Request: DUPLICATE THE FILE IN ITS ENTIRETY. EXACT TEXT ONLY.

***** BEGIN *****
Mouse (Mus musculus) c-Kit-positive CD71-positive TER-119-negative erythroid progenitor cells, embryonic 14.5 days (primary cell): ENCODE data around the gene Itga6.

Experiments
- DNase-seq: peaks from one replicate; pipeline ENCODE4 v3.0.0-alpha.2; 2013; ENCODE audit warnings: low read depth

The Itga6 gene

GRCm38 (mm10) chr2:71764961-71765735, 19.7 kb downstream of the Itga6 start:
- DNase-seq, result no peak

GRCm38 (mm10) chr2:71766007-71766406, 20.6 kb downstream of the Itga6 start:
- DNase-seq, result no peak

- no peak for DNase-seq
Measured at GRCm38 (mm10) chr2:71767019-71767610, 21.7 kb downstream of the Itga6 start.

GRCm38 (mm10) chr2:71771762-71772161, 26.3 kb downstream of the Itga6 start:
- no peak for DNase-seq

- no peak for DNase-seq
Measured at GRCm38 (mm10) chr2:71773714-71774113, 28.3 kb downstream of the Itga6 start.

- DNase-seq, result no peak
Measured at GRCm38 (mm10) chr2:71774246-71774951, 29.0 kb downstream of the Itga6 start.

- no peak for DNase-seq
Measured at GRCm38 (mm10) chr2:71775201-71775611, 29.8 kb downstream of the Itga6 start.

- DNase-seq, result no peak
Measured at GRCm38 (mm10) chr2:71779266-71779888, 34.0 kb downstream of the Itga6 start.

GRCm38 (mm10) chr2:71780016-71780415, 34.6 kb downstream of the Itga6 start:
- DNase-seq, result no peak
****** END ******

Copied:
Mouse (Mus musculus) c-Kit-positive CD71-positive TER-119-negative erythroid progenitor cells, embryonic 14.5 days (primary cell): ENCODE data around the gene Itga6.

Experiments
- DNase-seq: peaks from one replicate; pipeline ENCODE4 v3.0.0-alpha.2; 2013; ENCODE audit warnings: low read depth

The Itga6 gene

GRCm38 (mm10) chr2:71764961-71765735, 19.7 kb downstream of the Itga6 start:
- DNase-seq, result no peak

GRCm38 (mm10) chr2:71766007-71766406, 20.6 kb downstream of the Itga6 start:
- DNase-seq, result no peak

- no peak for DNase-seq
Measured at GRCm38 (mm10) chr2:71767019-71767610, 21.7 kb downstream of the Itga6 start.

GRCm38 (mm10) chr2:71771762-71772161, 26.3 kb downstream of the Itga6 start:
- no peak for DNase-seq

- no peak for DNase-seq
Measured at GRCm38 (mm10) chr2:71773714-71774113, 28.3 kb downstream of the Itga6 start.

- DNase-seq, result no peak
Measured at GRCm38 (mm10) chr2:71774246-71774951, 29.0 kb downstream of the Itga6 start.

- no peak for DNase-seq
Measured at GRCm38 (mm10) chr2:71775201-71775611, 29.8 kb downstream of the Itga6 start.

- DNase-seq, result no peak
Measured at GRCm38 (mm10) chr2:71779266-71779888, 34.0 kb downstream of the Itga6 start.

GRCm38 (mm10) chr2:71780016-71780415, 34.6 kb downstream of the Itga6 start:
- DNase-seq, result no peak